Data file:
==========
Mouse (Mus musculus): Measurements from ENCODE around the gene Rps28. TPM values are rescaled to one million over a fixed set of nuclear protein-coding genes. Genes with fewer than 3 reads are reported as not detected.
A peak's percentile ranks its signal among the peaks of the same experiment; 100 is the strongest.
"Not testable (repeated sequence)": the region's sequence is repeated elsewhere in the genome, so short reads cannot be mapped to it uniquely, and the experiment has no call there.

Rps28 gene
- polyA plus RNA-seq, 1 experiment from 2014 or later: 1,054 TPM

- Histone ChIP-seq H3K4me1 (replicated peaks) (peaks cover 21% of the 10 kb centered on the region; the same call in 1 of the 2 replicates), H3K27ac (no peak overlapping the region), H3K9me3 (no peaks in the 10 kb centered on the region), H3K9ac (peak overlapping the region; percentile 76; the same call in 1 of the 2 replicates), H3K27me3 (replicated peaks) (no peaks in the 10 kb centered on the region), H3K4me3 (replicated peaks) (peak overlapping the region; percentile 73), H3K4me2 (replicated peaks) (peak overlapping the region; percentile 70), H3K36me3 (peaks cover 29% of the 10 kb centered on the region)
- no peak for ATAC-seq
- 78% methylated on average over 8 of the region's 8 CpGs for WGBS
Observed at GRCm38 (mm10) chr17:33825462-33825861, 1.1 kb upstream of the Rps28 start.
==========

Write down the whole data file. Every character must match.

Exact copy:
Mouse (Mus musculus): Measurements from ENCODE around the gene Rps28. TPM values are rescaled to one million over a fixed set of nuclear protein-coding genes. Genes with fewer than 3 reads are reported as not detected.
A peak's percentile ranks its signal among the peaks of the same experiment; 100 is the strongest.
"Not testable (repeated sequence)": the region's sequence is repeated elsewhere in the genome, so short reads cannot be mapped to it uniquely, and the experiment has no call there.

Rps28 gene
- polyA plus RNA-seq, 1 experiment from 2014 or later: 1,054 TPM

- Histone ChIP-seq H3K4me1 (replicated peaks) (peaks cover 21% of the 10 kb centered on the region; the same call in 1 of the 2 replicates), H3K27ac (no peak overlapping the region), H3K9me3 (no peaks in the 10 kb centered on the region), H3K9ac (peak overlapping the region; percentile 76; the same call in 1 of the 2 replicates), H3K27me3 (replicated peaks) (no peaks in the 10 kb centered on the region), H3K4me3 (replicated peaks) (peak overlapping the region; percentile 73), H3K4me2 (replicated peaks) (peak overlapping the region; percentile 70), H3K36me3 (peaks cover 29% of the 10 kb centered on the region)
- no peak for ATAC-seq
- 78% methylated on average over 8 of the region's 8 CpGs for WGBS
Observed at GRCm38 (mm10) chr17:33825462-33825861, 1.1 kb upstream of the Rps28 start.